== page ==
Since the Udoo Ultra doesn’t feature a PCIe slot [Matteo] slotted in a M.2 to PCIe adapter board. There are two PCIe lines accessible by the Udoo Ultra’s M.2 port although trimming the adapter board was required in order to fit. The PCIe female slot was cut open to allow the 1060 GPU to slide in. All of the throughput of the 1060 GPU wouldn’t be utilized given the Udoo Ultra’s limitations anyway.
Windows 10 was the OS chosen for the machine so that all those NVIDIA drivers could be installed, and there’s also the added benefit of being able to sneak in a little Trackmania Turbo too. So to accompany the build, [Matteo] created a graphics comparison video to show the remarkable improvement over the embedded graphics chip. You can see the Time Spy benchmark results in the video below.
The Internet is everywhere. The latest anecdotal evidence of this is a story of prison inmates that build their own computer and connected it to the internet. Back in 2015, prisoners at the Marion Correctional Institution in Ohio built two computers from discarded parts which they transported 1,100 feet through prison grounds (even passing a security checkpoint) before hiding them in the ceiling of a training room. The information has just been made public after the release of the Inspector General’s report (PDF). This report is fascinating and worth your time to read.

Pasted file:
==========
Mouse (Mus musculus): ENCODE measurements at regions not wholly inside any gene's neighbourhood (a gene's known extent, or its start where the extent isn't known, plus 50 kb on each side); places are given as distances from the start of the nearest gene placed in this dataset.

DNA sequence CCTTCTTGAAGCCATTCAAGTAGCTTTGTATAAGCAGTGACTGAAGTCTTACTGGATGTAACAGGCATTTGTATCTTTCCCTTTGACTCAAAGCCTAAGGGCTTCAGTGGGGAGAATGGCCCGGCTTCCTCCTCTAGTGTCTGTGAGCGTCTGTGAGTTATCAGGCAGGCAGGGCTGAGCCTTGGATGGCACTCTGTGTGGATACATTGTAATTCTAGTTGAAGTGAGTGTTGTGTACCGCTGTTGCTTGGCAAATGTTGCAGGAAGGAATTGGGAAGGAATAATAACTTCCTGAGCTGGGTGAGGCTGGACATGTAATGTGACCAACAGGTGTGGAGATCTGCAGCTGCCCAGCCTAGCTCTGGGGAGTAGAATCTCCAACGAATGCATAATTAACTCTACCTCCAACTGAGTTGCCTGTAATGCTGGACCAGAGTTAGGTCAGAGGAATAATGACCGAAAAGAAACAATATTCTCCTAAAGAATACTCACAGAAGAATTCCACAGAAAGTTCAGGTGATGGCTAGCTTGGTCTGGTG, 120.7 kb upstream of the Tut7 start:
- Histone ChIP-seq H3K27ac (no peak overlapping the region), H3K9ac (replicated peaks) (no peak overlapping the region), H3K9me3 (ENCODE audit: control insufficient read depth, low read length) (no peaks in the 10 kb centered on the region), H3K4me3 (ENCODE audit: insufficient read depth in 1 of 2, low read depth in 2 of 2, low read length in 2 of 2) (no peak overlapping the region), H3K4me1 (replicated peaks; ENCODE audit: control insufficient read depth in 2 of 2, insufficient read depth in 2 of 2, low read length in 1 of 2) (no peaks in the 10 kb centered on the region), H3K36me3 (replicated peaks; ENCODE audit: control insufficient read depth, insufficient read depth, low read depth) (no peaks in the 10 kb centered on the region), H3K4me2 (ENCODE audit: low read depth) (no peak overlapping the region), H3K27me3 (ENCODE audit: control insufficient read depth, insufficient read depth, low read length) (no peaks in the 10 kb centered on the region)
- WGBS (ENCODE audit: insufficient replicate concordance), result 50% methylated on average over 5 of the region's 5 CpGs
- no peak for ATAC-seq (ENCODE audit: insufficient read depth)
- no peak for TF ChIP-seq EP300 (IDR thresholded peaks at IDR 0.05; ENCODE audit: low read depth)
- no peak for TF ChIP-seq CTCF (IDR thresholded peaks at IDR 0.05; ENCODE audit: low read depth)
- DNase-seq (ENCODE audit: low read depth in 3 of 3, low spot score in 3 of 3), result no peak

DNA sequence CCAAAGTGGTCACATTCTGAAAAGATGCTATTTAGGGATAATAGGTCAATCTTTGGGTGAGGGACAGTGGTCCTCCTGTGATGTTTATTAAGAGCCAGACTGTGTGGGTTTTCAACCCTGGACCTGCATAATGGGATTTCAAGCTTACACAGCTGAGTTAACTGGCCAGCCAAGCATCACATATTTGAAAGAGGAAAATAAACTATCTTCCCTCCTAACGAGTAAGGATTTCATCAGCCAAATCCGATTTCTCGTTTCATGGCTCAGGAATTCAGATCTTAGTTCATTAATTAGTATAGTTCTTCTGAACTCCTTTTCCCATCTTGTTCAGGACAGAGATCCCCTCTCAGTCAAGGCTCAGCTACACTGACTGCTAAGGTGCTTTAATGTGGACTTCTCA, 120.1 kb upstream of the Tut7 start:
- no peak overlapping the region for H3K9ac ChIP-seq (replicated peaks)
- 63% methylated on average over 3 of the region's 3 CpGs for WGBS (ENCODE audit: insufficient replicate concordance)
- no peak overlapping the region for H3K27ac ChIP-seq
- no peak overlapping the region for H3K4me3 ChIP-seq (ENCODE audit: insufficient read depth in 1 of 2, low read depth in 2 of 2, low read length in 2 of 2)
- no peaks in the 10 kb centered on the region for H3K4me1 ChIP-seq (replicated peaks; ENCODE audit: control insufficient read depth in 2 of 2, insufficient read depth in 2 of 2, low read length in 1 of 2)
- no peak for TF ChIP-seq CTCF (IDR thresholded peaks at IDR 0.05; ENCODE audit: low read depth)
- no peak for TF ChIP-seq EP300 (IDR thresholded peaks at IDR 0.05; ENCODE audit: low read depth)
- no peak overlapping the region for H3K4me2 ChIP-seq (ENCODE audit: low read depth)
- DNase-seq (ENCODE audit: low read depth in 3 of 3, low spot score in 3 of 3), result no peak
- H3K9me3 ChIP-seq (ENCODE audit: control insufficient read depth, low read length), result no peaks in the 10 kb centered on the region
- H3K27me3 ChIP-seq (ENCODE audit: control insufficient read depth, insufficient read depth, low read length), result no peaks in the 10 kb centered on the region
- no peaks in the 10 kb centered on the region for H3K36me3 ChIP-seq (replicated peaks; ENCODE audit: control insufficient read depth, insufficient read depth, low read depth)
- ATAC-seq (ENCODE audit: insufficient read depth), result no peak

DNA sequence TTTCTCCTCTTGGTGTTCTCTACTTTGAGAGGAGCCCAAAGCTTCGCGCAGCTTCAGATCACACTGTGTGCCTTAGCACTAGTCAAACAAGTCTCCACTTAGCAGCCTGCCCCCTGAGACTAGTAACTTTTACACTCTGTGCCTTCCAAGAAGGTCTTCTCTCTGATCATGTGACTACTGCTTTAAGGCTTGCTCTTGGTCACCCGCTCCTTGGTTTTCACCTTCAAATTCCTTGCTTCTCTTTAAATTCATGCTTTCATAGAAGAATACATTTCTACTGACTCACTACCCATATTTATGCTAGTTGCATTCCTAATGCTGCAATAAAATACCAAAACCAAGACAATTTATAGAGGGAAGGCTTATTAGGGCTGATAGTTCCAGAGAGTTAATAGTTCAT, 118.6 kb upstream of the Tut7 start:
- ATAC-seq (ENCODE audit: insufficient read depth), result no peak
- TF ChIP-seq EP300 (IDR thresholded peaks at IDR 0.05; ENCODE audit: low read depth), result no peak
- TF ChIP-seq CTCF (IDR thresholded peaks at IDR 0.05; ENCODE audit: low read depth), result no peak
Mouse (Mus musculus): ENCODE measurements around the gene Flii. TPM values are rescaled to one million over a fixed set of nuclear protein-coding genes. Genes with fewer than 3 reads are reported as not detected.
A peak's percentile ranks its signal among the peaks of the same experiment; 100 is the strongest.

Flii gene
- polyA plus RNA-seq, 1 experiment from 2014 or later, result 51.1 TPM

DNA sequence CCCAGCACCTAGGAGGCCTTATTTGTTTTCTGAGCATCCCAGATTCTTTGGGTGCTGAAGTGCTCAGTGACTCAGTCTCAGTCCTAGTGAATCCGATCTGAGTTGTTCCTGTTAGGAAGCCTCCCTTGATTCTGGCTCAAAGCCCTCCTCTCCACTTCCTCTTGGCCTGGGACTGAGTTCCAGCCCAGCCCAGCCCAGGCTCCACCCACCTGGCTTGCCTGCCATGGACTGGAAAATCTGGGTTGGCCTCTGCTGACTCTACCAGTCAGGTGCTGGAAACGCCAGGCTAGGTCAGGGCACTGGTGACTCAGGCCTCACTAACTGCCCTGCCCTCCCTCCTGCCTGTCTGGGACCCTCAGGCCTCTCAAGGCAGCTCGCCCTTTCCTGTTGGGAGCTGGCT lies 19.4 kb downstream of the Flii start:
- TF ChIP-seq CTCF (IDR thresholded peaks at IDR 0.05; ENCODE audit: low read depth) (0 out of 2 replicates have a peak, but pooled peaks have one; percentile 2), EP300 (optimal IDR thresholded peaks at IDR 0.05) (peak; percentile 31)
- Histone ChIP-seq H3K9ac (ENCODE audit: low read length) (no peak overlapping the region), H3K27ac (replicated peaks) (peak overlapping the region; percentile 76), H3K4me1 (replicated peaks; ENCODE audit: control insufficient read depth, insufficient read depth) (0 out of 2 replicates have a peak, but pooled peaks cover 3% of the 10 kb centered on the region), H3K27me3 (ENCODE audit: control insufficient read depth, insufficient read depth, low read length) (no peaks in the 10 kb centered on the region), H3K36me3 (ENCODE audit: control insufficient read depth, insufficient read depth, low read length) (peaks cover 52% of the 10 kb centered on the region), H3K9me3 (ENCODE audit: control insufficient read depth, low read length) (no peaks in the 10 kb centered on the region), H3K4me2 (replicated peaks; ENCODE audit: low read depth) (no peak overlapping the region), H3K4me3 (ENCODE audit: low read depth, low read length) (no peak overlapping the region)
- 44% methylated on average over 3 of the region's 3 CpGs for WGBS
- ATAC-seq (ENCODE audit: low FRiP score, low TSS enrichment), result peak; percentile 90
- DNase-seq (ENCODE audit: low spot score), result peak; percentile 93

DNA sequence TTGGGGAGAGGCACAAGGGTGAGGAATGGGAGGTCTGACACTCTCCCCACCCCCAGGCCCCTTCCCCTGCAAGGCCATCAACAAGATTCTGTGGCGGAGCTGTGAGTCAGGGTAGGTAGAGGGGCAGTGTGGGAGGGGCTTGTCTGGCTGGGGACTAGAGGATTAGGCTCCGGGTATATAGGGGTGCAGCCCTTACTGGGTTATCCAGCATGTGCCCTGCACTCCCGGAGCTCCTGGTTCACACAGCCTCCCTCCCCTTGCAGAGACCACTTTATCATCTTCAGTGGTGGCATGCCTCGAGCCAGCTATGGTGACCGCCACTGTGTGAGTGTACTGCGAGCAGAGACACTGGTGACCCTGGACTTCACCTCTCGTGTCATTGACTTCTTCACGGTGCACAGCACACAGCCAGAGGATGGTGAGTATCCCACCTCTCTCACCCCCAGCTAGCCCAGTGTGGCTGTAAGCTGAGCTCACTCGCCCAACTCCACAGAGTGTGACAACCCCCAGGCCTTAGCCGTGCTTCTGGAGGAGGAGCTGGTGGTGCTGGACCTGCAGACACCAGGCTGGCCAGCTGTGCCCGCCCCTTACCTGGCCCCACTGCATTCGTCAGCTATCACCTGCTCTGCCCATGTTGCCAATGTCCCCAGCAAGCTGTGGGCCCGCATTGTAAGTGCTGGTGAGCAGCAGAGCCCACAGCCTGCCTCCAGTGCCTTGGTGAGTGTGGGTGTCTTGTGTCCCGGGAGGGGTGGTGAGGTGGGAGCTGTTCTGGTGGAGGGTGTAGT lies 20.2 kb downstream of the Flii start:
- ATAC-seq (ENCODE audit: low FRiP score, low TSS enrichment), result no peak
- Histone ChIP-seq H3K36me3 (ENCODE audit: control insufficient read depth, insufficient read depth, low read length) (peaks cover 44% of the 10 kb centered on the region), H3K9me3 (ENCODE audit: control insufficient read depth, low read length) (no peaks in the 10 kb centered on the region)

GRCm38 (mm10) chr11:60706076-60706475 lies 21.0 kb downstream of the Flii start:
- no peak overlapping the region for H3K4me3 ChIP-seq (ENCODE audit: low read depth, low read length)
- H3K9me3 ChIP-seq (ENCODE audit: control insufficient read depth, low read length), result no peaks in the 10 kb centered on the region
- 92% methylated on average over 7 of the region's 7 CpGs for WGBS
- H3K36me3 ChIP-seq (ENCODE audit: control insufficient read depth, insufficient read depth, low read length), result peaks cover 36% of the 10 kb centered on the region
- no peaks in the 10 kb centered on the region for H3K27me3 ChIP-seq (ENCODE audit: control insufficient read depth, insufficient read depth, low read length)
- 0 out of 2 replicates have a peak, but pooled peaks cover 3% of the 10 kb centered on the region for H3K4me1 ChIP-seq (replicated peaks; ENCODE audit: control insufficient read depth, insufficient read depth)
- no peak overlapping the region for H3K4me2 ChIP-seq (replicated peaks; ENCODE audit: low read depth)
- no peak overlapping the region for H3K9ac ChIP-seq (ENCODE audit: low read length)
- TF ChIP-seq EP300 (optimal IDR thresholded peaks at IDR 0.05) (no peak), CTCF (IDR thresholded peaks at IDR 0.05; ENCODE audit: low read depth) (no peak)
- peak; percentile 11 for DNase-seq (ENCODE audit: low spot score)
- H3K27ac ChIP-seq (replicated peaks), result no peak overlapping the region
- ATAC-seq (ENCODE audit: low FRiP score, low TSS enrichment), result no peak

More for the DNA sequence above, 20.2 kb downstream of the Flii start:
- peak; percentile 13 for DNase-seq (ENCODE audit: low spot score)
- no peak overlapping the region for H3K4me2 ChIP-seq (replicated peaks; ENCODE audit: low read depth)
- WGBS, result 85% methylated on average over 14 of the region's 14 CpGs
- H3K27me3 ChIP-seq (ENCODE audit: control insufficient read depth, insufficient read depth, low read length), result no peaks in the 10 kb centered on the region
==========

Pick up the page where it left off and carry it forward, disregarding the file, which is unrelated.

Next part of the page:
Prisoners managed to access the Ohio Department of Rehabilitation and Corrections network using login credentials of a retired prison employee who is currently working as a contract employee. The inmates plotted to steal the identity of another inmate and file tax returns under their name. They also gained access to internal records of other prisoners and checked out websites on how to manufacture drugs and DIY weapons, before prison officers were able to find the hidden computers. From the report: